Don’t tell me my special needs son “looks so normal”.
By Mike Berry
I remember the first time my son stepped up to the plate the first year he played baseball. He not only looked like a miniature major league player, he acted and performed like one. With one swing, he sent a line drive up the middle of the diamond, straight into center field. When the center fielder bobbled the ball, my son had the wits about him to chug ahead, safely into second base. The crowd of parents, including my wife and I, went wild. One father turned to me and said, “You got yourself one heck of a ball player there!”
Fast forward to the end of the game. I stood by second base, equipment bag slung over my shoulder, and waited for my son to make the choice to walk off the diamond by his own power. He scowled at me, with arms folded, not budging, just beyond the dirt of the infield. He had called me every name in the book, told me I was stupid, and shouted, “Leave me alone!” so loudly that the head coach walked over to see if everything was alright. I assured him it was.
“You played a good game buddy,” he said reassuringly to my son. “We just always like to switch it up and make sure everyone gets some playing time.”
My son held his position. His upper lip was curled, there was snot dripping from his nose, and he glared as if he wanted to kill us both.
The coach then turned to me and said, “This happens often with the boys when we first start the season. They’re disappointed when we move them from a position they love to another one. He’ll get used to it though.”
If only that were it, I thought to myself.
After weeks of my son behaving like this, and the good-hearted coach trying to reassure him unsuccessfully, I finally decided to sit down with him and explain fetal alcohol spectrum disorder (FASD). I shared that while my son looked “normal” and even acted “normal” (most of the time), he suffered from a disorder that has caused damage to his brain, specifically the part where reason and logic exist.
He looked at me cross-eyed. “Well, he looks like a normal little boy,” he said.
“I know,” I replied. “The diagnosis he has is alcohol-related neurodevelopmental disorder (ARND), which is under the umbrella of FASD.”
He looked puzzled.
I felt if I had said, “He has autism or Down syndrome,” he would have nodded immediately. Unfortunately, FASDs don’t have a voice like those special needs do.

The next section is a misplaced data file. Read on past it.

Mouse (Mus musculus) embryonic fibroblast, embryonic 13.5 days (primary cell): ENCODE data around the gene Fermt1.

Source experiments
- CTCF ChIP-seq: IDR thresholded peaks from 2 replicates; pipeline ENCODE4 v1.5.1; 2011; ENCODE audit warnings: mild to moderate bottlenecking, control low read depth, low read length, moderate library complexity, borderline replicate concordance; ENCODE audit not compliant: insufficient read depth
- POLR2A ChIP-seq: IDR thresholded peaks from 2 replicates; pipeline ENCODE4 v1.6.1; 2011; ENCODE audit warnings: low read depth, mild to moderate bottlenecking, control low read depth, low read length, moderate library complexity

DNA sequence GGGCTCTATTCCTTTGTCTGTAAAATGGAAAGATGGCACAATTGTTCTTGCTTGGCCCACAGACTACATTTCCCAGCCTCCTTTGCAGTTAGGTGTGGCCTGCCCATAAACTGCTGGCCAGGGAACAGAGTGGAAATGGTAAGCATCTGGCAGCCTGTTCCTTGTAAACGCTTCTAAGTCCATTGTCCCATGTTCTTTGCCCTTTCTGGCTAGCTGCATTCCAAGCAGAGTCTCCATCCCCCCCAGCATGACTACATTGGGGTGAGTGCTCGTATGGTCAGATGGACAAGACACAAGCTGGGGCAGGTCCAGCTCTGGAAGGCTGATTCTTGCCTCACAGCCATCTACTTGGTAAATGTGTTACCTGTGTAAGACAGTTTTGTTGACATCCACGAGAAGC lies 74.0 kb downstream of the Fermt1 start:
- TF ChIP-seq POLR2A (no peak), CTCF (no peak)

We learned a lot from that experience with the coach and many others like it — IEP meetings, church youth groups, football, you name it. We wish we could go back and redo many encounters with folks who just didn’t understand how a kid that looked as normal as mine (charismatic, perfect smile, life of the party, eloquent) could not be normal. In retrospect, we’ve discovered a few action steps that families like ours can take with coaches, teachers, neighbors, etc. to help them better understand our children.
Share the facts.
We can’t begin to count how many IEP meetings we’ve gone into with printed material on FASDs. Our good friends over at National Organization on Fetal Alcohol Syndrome andNTI Upstream do an amazing job of providing material, even a great documentary, on the facts of FASDs. Take this content with you, especially if it’s your first meeting with your child’s school, coach, or youth pastor.
Have an honest conversation.
Carve out time to sit down and speak honestly about your child’s disorder. Begin by saying something like this:
“I need to share the reality of [name the disorder] with you. I know it’s hard to see, but he or she deals with fetal alcohol spectrum disorder. It happened when he or she was in their birth mother’s womb. It has caused [name the behavior]. Here is some literature that is very helpful in understanding. The way you can help us is by [name the helpful move that person can make].”
Obviously the conversation will be more two-sided than this, and probably longer, but these are the critical points you need to make.
Share expert perspectives on FASD.
One of our favorite FASD experts is Dr. Ira Chasnoff, a leading researcher at NTI Upstream. If you have a doctor or therapist who gets it and can be a voice for you, by all means, use their perspective when communicating with people who do not understand.
There’s a point when enough is enough! You’ve shared the facts, had the conversations, even shared blog posts and articles from doctors, clinicians and writers. But the person just won’t get it. At this point, it’s time to just move on. Pull your child from the team, stop dropping them off in that Sunday school class, or request a different teacher.
We love our son. It was hard at first to admit that he wasn’t normal, and even harder to have those conversations with him. But in spite of this, we love him and we want what’s best for him. But the same is true for the people surrounding him — his teachers, coaches, small group leaders at church, even the parents of neighborhood kids he plays with. We want the best for them, too. They’re not our enemies; they’re friends and we will do everything in our power to bring them onto the same page with us, even if they aren’t in the same boat as us.
Our over-arching goal is always to build bridges and find ways to partner. Unless and until we are pushed to the absolute limit with continual misunderstanding, we will make this our goal.
This article originally appeared on Babble. For more from Babble, try:
Photo credit: Getty Images